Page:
Alaska Plan is a funding win that 'future proofs' networks, ATA members say

Image: Ken Conger/NPS Photo/CNN(Pixabay)

The Alaska Plan approved this week by the FCC is going to work, said the ATA (Alaska Telephone Association), the leading proponent of the funding plan, mainly because it provides “predictable USF support payments” that are critical to keeping carriers in business in the United States’ highest-cost telecom operating area.

Under the new plan, 15 wireline and wireless providers in the state will receive over $1 billion in federal funds over a 10-year period to invest in their telecommunications infrastructure.

“Alaska represents the highest-cost local telecom construction and ongoing operating costs in the nation,” said Ed Cushing, president of the ATA and division manager of KTU Telecommunications, which serves the Ketchikan area, in a release (PDF). “Providing rural Alaskans with high-quality, affordably-priced broadband service simply is not possible without the predictable USF support payments secured by the FCC's approval of Alaska Plan."

Under the plan, which differs quite a bit from other universal service funding in the lower 48 states, both wireline and wireless carriers in the state will receive funding that is fixed at adjusted 2011 rates.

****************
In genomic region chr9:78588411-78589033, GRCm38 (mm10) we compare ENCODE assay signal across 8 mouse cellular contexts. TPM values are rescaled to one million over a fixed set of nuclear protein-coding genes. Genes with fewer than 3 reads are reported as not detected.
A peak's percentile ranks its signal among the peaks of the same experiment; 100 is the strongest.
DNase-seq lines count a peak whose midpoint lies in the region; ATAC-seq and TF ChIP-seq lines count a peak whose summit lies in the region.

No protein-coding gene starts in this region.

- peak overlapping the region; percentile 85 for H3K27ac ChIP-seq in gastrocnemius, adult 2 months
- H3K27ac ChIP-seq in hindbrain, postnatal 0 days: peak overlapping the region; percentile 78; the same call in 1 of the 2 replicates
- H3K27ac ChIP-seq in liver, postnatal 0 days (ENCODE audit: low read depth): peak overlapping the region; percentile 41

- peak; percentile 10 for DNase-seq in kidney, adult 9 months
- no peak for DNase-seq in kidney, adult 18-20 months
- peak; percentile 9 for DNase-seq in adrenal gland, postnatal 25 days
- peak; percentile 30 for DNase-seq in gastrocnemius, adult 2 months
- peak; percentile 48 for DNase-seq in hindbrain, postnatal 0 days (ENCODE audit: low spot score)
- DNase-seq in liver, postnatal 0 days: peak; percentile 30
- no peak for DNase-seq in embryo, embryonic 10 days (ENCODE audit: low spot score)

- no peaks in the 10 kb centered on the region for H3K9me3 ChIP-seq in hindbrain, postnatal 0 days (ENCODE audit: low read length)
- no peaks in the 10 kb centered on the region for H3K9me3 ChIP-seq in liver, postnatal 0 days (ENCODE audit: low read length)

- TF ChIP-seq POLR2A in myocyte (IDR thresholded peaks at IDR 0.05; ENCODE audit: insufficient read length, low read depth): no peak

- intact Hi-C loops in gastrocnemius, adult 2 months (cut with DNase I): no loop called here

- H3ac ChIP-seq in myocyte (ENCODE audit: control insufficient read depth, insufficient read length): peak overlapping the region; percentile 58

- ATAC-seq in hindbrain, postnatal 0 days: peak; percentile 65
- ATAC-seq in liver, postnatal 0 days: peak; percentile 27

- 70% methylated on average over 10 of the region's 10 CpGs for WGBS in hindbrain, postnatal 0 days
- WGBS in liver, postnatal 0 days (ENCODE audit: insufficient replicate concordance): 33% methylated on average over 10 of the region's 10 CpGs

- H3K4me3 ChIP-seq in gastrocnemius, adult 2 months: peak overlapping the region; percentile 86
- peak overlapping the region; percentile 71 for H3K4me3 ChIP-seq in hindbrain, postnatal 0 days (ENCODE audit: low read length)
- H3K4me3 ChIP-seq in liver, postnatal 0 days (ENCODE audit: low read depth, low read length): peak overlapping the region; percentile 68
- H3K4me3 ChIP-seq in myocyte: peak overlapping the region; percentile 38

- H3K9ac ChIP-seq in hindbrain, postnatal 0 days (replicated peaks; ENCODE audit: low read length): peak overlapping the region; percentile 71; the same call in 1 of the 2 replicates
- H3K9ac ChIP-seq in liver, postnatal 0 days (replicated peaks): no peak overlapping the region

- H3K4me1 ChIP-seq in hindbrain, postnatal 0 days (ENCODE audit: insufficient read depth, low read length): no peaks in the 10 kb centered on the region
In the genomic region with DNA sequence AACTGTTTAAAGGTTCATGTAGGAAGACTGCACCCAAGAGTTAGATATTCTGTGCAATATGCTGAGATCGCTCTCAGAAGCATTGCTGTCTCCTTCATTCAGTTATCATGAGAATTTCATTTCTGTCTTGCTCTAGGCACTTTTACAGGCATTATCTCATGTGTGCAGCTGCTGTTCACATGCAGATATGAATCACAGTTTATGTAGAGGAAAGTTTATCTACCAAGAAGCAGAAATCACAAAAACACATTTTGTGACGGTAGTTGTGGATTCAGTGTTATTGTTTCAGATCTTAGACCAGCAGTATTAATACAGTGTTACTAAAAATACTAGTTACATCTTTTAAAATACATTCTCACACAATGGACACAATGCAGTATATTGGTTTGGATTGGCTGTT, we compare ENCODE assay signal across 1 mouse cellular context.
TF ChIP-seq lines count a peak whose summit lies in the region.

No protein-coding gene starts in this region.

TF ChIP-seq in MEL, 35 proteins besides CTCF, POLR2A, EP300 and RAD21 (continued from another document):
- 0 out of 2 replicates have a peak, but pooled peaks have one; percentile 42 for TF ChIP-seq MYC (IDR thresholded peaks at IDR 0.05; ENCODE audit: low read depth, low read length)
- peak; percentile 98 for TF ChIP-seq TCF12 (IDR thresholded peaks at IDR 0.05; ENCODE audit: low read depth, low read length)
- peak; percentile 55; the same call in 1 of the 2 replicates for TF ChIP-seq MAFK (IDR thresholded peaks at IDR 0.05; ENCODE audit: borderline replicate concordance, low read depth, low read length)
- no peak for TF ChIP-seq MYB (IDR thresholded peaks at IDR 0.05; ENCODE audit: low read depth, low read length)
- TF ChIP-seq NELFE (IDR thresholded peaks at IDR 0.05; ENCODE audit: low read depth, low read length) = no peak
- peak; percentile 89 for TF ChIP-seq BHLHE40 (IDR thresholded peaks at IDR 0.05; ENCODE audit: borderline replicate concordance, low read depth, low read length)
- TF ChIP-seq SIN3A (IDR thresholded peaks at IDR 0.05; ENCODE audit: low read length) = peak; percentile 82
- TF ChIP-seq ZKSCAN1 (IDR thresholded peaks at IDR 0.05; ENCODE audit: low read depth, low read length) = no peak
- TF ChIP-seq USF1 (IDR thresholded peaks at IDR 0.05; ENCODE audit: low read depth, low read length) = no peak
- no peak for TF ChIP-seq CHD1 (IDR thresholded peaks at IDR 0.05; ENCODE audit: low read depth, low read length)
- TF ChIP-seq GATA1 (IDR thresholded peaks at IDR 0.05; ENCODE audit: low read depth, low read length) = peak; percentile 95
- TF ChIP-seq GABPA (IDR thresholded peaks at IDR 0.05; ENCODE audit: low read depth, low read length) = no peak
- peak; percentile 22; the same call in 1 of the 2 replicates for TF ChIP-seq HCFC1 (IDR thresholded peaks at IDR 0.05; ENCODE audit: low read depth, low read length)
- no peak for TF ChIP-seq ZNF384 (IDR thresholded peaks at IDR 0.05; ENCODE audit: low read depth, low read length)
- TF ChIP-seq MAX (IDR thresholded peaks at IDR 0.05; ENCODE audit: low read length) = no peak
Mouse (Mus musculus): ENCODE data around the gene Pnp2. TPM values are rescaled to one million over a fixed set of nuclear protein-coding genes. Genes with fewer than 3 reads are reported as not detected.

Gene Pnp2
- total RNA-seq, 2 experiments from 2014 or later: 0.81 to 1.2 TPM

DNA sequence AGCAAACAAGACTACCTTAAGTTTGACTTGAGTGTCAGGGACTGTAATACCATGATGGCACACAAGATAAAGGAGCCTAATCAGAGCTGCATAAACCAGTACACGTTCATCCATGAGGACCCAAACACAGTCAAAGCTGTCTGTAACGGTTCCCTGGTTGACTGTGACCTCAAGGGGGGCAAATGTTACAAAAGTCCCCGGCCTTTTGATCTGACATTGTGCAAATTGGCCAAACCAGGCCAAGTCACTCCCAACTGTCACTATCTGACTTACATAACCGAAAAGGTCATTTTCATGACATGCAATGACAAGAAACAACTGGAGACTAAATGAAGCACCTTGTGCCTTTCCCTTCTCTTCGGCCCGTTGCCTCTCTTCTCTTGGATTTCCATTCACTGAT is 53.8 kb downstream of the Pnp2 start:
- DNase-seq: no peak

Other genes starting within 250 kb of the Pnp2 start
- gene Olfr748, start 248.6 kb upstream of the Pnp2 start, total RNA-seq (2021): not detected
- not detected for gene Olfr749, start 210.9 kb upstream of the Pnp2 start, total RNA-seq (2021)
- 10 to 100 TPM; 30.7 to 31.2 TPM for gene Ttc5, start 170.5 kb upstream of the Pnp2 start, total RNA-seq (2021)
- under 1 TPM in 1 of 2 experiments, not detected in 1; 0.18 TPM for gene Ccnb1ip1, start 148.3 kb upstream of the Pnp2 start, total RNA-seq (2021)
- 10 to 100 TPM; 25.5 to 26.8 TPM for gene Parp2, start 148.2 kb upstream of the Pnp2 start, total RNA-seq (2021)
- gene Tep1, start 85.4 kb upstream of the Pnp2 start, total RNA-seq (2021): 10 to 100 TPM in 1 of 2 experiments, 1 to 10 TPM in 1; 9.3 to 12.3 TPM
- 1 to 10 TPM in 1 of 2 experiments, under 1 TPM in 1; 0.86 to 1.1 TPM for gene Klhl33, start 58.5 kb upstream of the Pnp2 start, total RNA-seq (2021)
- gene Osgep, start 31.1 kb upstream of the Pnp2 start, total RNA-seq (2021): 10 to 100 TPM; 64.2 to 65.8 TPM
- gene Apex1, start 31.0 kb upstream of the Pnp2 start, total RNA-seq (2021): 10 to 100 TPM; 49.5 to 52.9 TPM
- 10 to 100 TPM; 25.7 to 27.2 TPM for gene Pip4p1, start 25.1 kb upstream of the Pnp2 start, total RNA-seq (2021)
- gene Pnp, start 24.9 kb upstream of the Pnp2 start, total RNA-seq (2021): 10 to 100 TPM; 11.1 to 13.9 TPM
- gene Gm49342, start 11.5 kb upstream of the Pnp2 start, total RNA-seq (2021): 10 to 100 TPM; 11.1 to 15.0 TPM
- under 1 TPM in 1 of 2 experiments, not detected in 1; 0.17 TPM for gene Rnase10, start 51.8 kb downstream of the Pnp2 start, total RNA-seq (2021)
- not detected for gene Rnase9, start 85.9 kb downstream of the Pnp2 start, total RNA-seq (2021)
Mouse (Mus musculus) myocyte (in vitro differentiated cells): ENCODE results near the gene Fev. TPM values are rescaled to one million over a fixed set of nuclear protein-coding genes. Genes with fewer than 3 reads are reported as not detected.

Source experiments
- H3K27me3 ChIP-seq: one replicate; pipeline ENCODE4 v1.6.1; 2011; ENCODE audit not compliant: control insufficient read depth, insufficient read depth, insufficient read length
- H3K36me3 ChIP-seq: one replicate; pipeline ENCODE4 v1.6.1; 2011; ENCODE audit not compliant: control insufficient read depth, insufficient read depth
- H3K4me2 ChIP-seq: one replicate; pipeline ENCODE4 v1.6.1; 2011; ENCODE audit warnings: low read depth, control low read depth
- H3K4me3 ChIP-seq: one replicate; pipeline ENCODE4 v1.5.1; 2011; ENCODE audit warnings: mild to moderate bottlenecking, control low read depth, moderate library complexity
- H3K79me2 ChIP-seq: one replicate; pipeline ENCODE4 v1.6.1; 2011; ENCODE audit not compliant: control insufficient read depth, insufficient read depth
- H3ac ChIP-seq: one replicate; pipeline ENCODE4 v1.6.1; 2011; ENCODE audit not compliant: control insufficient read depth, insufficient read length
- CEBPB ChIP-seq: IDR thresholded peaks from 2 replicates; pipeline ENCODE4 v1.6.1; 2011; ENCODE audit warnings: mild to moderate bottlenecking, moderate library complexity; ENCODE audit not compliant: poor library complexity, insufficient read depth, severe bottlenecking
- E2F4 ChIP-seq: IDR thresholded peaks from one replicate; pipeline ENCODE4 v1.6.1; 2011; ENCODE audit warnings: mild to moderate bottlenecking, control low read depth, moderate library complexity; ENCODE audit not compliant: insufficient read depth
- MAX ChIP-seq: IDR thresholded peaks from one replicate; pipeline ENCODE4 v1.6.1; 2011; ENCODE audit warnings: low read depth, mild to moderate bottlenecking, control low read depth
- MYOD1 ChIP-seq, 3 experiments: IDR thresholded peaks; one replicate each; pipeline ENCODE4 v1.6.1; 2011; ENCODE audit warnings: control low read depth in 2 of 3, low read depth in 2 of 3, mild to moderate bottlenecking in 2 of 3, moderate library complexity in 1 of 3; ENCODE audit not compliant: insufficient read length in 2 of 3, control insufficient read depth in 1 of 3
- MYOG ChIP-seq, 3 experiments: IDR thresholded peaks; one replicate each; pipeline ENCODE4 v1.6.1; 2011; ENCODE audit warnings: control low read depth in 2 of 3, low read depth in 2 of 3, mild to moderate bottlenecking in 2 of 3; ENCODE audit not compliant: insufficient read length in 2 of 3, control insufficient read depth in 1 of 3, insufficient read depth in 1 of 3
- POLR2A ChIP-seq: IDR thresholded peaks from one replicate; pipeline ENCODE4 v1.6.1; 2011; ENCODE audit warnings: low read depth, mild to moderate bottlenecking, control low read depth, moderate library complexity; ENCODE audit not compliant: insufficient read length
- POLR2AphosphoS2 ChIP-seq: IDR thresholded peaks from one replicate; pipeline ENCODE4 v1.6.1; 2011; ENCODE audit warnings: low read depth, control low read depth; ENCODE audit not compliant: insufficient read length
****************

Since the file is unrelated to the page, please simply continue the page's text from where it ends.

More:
FCC Commissioners Ajit Pai and Mignon Clyburn both disagreed with the approval of the Alaska Plan, saying that it violates a fundamental principle of USF reform, that of service overlap.

However, Alaska-based telcos that are part of the ATA don’t see an issue, and said the funding is a huge boost to their efforts to maintain, upgrade and expand broadband to their respective service footprints.

"I am really appreciative that the FCC approved the Alaska Plan, as the financial certainty it provides will enable OTZ Telephone to take on and complete some really exciting and essential wireless and wireline projects," said OTZ Telephone Cooperative CEO Doug Neal, in an ATA release.

Jens Laipenieks, CEO of the Arctic Slope Telephone Association Cooperative, said that the FCC’s plan gives the region’s telecoms a “certainty in funding” that “has thawed the chilled lending market.” ASTAC is finalizing a loan package to support its five-year buildout plan that he said “future proofs” their network.

Under the plan, telcos in the state are expected to make 10 Mbps wireline broadband speeds available to 90 percent and 4G LTE speeds available to 85 percent of Alaskans.

For more:
- see this ATA release (PDF)

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